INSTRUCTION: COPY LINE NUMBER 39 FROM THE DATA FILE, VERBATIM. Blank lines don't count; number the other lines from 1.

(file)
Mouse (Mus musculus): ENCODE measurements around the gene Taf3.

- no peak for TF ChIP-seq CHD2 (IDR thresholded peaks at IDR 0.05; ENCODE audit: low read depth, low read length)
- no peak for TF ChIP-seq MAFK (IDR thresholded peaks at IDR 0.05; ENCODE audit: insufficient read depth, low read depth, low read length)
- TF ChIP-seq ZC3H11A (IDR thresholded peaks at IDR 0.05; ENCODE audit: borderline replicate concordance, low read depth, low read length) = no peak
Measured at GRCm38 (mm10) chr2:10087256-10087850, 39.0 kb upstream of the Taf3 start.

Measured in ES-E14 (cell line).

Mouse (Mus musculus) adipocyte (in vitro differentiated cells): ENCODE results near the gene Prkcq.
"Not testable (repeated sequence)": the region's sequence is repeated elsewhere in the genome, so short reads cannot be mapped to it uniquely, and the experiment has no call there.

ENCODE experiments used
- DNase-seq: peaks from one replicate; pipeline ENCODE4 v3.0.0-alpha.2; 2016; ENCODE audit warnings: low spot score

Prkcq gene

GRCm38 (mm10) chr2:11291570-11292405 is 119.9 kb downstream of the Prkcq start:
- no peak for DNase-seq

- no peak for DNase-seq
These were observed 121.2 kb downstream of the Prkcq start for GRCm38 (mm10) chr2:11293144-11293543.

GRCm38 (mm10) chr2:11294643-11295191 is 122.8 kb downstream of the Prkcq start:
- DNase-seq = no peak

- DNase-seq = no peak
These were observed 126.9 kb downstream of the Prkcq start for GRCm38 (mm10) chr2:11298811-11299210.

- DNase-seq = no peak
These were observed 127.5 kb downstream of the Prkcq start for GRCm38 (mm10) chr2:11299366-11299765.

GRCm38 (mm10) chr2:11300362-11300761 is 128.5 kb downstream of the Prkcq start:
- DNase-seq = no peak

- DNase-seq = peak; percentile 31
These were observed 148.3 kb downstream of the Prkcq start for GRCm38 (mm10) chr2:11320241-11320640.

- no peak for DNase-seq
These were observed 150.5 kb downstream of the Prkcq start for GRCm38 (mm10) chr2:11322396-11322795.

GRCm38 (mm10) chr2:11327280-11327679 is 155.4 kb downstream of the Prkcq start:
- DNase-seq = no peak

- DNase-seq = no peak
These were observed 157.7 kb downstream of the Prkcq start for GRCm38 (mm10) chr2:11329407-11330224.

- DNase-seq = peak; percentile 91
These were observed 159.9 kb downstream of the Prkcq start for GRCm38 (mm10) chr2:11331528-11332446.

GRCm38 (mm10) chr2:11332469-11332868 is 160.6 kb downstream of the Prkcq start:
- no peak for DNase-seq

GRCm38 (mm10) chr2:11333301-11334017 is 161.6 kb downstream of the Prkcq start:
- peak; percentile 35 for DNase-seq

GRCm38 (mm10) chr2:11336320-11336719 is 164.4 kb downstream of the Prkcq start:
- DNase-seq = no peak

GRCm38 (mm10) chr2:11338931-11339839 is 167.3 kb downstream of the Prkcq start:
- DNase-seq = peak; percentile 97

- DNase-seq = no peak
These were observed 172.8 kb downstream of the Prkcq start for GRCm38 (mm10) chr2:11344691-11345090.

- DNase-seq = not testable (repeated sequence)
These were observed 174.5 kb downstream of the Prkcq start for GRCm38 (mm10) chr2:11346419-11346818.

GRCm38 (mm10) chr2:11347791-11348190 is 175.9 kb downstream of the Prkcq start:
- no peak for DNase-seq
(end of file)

- DNase-seq = no peak